Cool Wireless Stuff

Computerworld staffers select some favorite wireless devices.

Sure, mobile devices make us more productive and offer help in emergencies. And using them beats being tethered to an outlet. But the best wireless devices are also fun. Maybe it's because they're cool to look at, or perhaps it's that they're enjoyable to use. But practical isn't enough for the road warrior/gadgeteer. Here are some favorite wireless products (and services) nominated by Computerworld's staff. If you've got recommendations of your own, send them to

  • T-Mobile Sidekick II

    What it is: Net access device/PDA/sub-sub-subnotebook/alarm clock/game machine/ emergency phone

    Vendor: T-Mobile USA Inc.,

    T-Mobile Sidekick II
    Why we like it: What doesn't my Sidekick do? The alarm function goes off, and I glance at the weather and Google News while I'm waking up (not sad little mobile-phone versions of the sites, either; the Sidekick's browser can handle almost any regular page you throw at it). I can also use it to log onto AIM and check two e-mail accounts.

    During the day, I'm checking its address book for contacts and adding and subtracting items from my to-do and shopping lists. At night, I'm probably playing a game or updating my list of the books I've read over the past five years, which I imported from my last PDA through the Web interface. I've used it in stores to do Web research about stuff I was thinking of buying. And once or twice I've used it as a phone when I was in a pinch.

    Drawbacks: Battery life isn't spectacular. And it's best as only an emergency phone.

    Price: $350 list ($249 with rebate). The monthly service data-only plan with unlimited data is $35 a month; phone calls are 20 cents a minute.

    Who it's best for: Anyone who doesn't mind carrying a gadget made famous by Paris Hilton.

    Recommended by: Angela Gunn, Security channel editor

  • Verizon Broadband Wireless Access
    Verizon Broadband Access Card
    What it is:
    Nationwide high-speed Internet access, unplugged

    Vendor: Verizon Wireless, mobileoptions/broadband/index.jsp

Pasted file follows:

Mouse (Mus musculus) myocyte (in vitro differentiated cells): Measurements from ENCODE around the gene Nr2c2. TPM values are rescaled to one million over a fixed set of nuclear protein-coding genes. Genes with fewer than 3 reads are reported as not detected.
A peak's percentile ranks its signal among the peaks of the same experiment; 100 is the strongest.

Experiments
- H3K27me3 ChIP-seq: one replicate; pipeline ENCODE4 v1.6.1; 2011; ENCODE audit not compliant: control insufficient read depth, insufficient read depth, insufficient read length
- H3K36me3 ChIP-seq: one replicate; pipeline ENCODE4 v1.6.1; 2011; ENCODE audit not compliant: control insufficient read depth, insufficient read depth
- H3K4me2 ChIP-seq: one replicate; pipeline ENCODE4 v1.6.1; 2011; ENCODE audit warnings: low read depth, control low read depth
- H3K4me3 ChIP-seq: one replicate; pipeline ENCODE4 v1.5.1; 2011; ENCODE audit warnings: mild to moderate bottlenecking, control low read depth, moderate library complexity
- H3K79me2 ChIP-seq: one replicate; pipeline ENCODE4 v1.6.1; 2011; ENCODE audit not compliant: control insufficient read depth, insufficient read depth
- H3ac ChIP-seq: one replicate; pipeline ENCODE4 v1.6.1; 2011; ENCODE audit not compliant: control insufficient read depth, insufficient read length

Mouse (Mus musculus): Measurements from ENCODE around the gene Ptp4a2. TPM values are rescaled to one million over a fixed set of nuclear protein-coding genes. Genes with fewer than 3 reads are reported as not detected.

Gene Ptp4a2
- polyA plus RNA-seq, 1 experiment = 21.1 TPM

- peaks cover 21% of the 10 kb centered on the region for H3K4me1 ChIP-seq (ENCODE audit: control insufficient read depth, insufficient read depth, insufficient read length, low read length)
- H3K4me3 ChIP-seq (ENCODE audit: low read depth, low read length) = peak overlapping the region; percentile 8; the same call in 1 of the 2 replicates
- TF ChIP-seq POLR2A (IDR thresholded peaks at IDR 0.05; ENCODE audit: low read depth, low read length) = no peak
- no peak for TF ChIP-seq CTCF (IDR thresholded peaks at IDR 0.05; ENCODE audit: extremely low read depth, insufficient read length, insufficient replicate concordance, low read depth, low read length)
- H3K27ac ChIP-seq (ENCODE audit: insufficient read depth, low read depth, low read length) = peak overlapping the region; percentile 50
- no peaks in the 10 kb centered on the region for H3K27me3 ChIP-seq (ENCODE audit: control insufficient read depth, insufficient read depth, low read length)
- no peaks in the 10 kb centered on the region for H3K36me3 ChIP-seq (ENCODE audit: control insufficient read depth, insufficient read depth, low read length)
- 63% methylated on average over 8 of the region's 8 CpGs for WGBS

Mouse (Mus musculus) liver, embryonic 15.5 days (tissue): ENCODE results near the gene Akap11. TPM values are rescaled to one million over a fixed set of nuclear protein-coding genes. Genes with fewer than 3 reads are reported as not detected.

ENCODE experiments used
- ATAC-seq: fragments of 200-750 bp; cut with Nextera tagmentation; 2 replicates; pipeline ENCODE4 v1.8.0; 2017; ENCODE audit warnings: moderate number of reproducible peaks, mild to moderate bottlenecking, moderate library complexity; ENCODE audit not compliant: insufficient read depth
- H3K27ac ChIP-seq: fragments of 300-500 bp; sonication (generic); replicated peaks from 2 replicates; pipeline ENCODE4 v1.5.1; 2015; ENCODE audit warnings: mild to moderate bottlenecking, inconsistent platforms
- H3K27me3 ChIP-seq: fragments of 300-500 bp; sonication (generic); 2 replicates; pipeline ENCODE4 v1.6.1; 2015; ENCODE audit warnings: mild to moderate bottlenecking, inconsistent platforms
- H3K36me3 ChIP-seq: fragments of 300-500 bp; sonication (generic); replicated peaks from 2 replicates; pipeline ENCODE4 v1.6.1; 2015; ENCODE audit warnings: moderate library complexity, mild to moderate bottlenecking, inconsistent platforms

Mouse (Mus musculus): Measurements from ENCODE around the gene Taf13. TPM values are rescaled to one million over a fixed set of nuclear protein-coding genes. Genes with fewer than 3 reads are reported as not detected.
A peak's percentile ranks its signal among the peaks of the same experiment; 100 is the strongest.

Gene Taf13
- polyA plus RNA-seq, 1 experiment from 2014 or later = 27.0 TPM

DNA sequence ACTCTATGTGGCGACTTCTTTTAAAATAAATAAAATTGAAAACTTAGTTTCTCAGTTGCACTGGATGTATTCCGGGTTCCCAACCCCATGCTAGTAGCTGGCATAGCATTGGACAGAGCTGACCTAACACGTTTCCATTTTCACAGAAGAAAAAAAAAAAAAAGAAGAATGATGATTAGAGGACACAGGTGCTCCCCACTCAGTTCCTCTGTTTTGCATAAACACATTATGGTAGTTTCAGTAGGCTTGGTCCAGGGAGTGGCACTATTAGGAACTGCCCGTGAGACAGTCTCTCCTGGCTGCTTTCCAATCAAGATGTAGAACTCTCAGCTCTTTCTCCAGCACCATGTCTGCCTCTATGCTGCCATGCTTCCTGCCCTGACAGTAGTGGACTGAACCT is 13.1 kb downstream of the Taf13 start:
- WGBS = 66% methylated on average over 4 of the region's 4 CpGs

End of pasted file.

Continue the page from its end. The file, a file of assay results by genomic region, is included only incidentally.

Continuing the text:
Why we like it: It lets you get on the Internet wirelessly just about anywhere - and at broadband speed. If you travel, you won't have to pay hot-spot charges or plug into a hotel's network and pay $10 a day in broadband fees. And since the Verizon card is running on the cellular network, you don't have any Wi-Fi security concerns.

    Drawbacks: It's a little pricey.

    Price: $60 a month

    Who it's best for: Road warriors.

    Recommended by: Julia King, executive editor, events; Patrick Thibodeau, reporter

  • SynCh Universal Sync Charger
    SynCh Universal Sync Charger
    What it is:
    A single device that can charge many wireless gadgets and also has a USB connection for data transfer

    Vendor: Malleable Devices Inc.,

    Why we like it: A gadget geek with an iPod, Treo, Bluetooth headset and digital camera has to haul around a lot of cords in order to rejuice all those devices. Malleable Devices says the SynCh "works with virtually all of today's most popular cell phones, music players, PDAs and thousands of other devices" -- you just need the correct "mTip" connectors. And it'll run off a wall outlet, car cigarette lighter or computer USB port.

    Drawbacks: Each time you get a new device, you'll likely need to order a new mTip so the SynCh will charge that device. It's only compatible with fourth-generation or later iPods. Camera options seem somewhat limited.

    Price: $39.95, including charger, USB car adapter and USB travel adapter; $26.95 for charger only. MTips are approximately $6.95 each.

    Who it's best for: Gadgeteers who frequently travel with lots of devices.

    Recommended by: Lucas Mearian, Storage channel editor

  • Logitech LX 300 Keyboard and Mouse
    Logitech LX 300 Keyboard and Mouse

    What it is: RF wireless keyboard and mouse that work with both PCs and Macs

    Vendor: Logitech Inc.,

    Why we like it: Wired keyboards are a pain. Bluetooth devices require too many batteries, if you don't remember to turn them off. And who's been trained to turn off their keyboard? Get real. RF is ideal for keyboards and mice. And Logitech 's are among the best in the business. They work flawlessly with both PCs and Macs, although they were designed for PCs.

    Drawbacks: I have to unplug the USB connector from the PC to plug it into the Mac, and vice versa.

    Price: $59.95

    Who it's best for: Everyone.

    Recommended by: Mark Hall, editor at large

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